A new Amazon distribution center at the site of the former Eastland Mall is expected to create up to 500 new jobs, but North Versailles Twp. officials said the planned opening has been delayed.
The facility along East Pittsburgh-McKeesport Boulevard was expected to be open later this summer, but the timeline has changed, township commissioners said.
“There’s a delay in the opening and it’s not because they don’t want to open it,” said township Commissioner Allen Wagner.
Take Action Mon Valley, a social justice non-profit organization that addresses violence and racism, is hosting a resource fair on Saturday targeted at residents of Hi-View Gardens, Downtown.
Events will begin 2 p.m. in the parking lot of New Beginnings Ministry, Inc., 705 Shaw Ave.
Although the resource fair is focused on Hi-View Gardens residents, everyone is welcome to attend.
The executive director of TAMV, Fawn Walker-Montgomery, said, “TAMV was contacted by PublicSource and they asked us to work with residents at Hi-View Gardens because of concerns with poor living conditions.”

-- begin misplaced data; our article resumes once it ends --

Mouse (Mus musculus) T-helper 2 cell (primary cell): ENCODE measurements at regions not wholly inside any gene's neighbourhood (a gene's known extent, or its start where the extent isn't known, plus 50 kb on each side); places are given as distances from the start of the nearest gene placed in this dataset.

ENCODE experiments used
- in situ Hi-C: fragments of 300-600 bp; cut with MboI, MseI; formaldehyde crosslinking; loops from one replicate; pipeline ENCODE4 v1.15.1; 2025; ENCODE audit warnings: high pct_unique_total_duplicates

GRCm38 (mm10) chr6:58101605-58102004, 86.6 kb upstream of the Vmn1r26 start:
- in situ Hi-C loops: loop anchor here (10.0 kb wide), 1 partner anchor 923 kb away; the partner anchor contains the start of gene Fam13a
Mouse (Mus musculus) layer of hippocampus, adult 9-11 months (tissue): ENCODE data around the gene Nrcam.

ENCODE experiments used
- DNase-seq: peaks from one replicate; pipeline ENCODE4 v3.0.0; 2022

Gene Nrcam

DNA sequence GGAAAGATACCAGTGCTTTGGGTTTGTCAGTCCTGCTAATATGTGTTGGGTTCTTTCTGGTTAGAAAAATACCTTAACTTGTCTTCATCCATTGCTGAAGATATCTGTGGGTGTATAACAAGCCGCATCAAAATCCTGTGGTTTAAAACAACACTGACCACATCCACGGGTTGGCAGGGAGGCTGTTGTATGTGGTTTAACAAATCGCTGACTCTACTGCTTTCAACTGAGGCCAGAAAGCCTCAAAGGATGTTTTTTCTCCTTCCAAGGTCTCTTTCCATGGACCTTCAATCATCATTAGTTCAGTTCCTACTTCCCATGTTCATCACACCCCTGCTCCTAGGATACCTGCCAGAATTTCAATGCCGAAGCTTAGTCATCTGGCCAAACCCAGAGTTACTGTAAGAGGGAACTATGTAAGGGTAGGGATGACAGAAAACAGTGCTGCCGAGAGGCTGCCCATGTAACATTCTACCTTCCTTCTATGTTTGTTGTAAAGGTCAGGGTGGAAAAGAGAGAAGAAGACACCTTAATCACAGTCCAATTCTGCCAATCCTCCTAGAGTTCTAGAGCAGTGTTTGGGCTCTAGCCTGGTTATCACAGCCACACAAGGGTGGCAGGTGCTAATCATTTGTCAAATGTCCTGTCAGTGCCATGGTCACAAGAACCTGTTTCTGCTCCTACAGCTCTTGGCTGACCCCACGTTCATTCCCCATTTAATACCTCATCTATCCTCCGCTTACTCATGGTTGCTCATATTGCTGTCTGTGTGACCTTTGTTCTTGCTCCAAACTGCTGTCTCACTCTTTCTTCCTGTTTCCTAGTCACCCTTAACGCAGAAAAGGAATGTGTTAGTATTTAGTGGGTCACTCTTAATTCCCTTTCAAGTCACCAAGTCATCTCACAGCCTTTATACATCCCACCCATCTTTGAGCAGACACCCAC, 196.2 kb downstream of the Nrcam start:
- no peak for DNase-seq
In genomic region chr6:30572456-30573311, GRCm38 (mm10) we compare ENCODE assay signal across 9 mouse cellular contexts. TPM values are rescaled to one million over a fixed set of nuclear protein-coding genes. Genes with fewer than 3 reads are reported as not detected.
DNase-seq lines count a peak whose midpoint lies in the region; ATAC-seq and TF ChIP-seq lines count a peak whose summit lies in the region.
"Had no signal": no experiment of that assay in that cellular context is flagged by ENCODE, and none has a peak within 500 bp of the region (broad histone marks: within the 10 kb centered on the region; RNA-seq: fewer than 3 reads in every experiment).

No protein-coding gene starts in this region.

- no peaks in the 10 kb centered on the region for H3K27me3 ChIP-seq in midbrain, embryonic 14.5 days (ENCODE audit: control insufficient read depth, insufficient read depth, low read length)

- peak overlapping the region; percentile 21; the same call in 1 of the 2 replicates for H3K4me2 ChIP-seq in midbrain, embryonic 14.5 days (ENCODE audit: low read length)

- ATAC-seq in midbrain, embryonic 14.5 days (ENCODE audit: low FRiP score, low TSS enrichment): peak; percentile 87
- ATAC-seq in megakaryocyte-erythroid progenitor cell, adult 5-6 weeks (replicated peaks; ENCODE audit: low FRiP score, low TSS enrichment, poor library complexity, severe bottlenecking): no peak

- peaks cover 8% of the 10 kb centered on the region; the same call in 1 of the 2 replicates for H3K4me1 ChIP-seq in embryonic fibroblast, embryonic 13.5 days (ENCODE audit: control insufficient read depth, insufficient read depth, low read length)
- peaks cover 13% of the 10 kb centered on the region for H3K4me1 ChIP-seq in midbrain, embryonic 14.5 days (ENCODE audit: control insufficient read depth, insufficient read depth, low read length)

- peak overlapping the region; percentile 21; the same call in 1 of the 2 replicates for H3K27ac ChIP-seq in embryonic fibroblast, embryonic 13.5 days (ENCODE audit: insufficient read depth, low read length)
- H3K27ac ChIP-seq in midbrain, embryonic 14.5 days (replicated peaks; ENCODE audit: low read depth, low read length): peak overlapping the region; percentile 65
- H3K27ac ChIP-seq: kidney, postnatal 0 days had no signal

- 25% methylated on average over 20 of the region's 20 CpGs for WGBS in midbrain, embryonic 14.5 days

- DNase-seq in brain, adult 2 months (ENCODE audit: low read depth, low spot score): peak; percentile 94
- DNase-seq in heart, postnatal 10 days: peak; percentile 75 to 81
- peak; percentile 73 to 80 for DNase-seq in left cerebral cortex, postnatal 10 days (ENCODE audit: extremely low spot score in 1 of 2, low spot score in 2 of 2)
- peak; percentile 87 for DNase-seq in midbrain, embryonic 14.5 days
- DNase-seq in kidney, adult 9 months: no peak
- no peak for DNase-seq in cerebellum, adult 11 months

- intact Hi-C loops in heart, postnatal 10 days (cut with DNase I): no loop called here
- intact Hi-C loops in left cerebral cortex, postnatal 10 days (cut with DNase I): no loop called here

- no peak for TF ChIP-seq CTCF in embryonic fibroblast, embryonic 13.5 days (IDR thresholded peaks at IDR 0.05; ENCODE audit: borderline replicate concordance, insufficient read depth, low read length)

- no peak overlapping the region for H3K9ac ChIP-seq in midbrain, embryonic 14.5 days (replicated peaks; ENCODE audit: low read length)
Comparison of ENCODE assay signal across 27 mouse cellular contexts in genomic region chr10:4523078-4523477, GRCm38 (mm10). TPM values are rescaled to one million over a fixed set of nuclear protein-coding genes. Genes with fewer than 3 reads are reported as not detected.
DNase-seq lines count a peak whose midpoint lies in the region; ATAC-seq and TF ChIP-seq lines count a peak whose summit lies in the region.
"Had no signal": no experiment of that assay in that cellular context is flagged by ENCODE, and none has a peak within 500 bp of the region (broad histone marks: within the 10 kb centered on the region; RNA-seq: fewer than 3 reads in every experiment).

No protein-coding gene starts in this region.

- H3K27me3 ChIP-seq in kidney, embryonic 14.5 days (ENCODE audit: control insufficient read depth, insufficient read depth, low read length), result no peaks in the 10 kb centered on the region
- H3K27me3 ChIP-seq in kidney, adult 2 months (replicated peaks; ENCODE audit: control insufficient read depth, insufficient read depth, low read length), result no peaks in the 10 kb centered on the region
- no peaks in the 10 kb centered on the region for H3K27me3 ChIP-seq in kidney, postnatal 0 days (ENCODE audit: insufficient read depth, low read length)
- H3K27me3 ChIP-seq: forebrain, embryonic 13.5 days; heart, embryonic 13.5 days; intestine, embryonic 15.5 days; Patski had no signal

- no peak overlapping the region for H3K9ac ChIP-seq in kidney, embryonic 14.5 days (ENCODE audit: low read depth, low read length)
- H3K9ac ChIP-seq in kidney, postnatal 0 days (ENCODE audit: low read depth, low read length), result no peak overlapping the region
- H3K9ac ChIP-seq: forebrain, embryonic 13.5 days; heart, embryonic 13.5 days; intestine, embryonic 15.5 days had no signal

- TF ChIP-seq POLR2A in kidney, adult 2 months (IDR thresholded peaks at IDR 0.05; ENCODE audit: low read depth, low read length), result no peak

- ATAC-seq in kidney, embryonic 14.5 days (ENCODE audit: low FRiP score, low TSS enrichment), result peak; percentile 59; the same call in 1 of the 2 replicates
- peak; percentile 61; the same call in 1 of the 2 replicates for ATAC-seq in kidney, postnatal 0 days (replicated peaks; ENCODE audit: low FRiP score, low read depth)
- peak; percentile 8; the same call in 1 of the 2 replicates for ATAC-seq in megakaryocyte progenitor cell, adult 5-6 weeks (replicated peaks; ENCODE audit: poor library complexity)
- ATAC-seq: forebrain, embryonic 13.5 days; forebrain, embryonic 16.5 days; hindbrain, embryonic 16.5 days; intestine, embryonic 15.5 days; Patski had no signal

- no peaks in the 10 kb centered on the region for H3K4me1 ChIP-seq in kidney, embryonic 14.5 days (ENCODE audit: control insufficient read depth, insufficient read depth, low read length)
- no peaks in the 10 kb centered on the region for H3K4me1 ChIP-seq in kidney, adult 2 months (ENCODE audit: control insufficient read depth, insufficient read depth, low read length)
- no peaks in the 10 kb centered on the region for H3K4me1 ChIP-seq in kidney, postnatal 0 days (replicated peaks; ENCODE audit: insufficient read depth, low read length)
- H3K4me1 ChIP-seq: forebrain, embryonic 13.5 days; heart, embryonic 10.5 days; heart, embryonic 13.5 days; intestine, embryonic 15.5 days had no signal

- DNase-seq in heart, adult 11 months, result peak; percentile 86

McKeesport Area School District has extended the role of a consultant who has been working with students, parents and teachers to address problems such as absenteeism, and make sure everyone’s voices are heard.
At Wednesday’s meeting, the MASD school board voted to continue a collaboration with Erika Gold Kestenberg, a diversity, inclusion, equity and justice consultant.
Kestenberg, who holds a doctorate in education from the University of Pittsburgh, has been working in the district since December 2021, establishing stakeholder committees and holding student-centered listening sessions.
Funding for her position is being provided by federal Elementary and Secondary School Emergency Relief funds as well as the Dick’s Sporting Goods Foundation.
McKeesport Area School Board has approved the district’s budget for the 2022-23 academic year.
The $79.8 million spending plan keeps property taxes at the current millage rate of 20.96 mills. In 2021-22, each mill generated approximately $1.2 million in revenue for the district, according to Allegheny County Treasurer John Weinstein.